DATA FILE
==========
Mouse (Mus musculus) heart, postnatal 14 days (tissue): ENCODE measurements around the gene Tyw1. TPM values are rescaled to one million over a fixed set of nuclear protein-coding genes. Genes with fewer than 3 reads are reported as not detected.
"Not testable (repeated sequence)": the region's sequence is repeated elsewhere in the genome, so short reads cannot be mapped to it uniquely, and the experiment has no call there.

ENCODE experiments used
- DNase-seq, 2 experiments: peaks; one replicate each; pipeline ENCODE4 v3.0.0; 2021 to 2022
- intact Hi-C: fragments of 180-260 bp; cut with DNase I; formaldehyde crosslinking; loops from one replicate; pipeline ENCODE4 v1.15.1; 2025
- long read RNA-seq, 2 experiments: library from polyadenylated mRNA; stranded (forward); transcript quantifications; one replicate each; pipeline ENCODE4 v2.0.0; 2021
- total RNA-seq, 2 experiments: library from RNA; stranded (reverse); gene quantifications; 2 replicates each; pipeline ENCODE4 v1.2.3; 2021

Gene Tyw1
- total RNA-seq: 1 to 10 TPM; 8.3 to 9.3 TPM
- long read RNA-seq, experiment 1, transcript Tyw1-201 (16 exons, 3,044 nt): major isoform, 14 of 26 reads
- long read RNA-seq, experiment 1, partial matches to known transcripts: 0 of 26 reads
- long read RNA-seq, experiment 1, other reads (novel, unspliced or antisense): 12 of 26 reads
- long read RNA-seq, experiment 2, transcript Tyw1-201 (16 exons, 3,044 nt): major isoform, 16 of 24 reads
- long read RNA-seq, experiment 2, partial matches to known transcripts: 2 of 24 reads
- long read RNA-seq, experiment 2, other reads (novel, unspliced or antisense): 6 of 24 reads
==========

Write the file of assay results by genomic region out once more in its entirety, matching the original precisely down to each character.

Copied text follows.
Mouse (Mus musculus) heart, postnatal 14 days (tissue): ENCODE measurements around the gene Tyw1. TPM values are rescaled to one million over a fixed set of nuclear protein-coding genes. Genes with fewer than 3 reads are reported as not detected.
"Not testable (repeated sequence)": the region's sequence is repeated elsewhere in the genome, so short reads cannot be mapped to it uniquely, and the experiment has no call there.

ENCODE experiments used
- DNase-seq, 2 experiments: peaks; one replicate each; pipeline ENCODE4 v3.0.0; 2021 to 2022
- intact Hi-C: fragments of 180-260 bp; cut with DNase I; formaldehyde crosslinking; loops from one replicate; pipeline ENCODE4 v1.15.1; 2025
- long read RNA-seq, 2 experiments: library from polyadenylated mRNA; stranded (forward); transcript quantifications; one replicate each; pipeline ENCODE4 v2.0.0; 2021
- total RNA-seq, 2 experiments: library from RNA; stranded (reverse); gene quantifications; 2 replicates each; pipeline ENCODE4 v1.2.3; 2021

Gene Tyw1
- total RNA-seq: 1 to 10 TPM; 8.3 to 9.3 TPM
- long read RNA-seq, experiment 1, transcript Tyw1-201 (16 exons, 3,044 nt): major isoform, 14 of 26 reads
- long read RNA-seq, experiment 1, partial matches to known transcripts: 0 of 26 reads
- long read RNA-seq, experiment 1, other reads (novel, unspliced or antisense): 12 of 26 reads
- long read RNA-seq, experiment 2, transcript Tyw1-201 (16 exons, 3,044 nt): major isoform, 16 of 24 reads
- long read RNA-seq, experiment 2, partial matches to known transcripts: 2 of 24 reads
- long read RNA-seq, experiment 2, other reads (novel, unspliced or antisense): 6 of 24 reads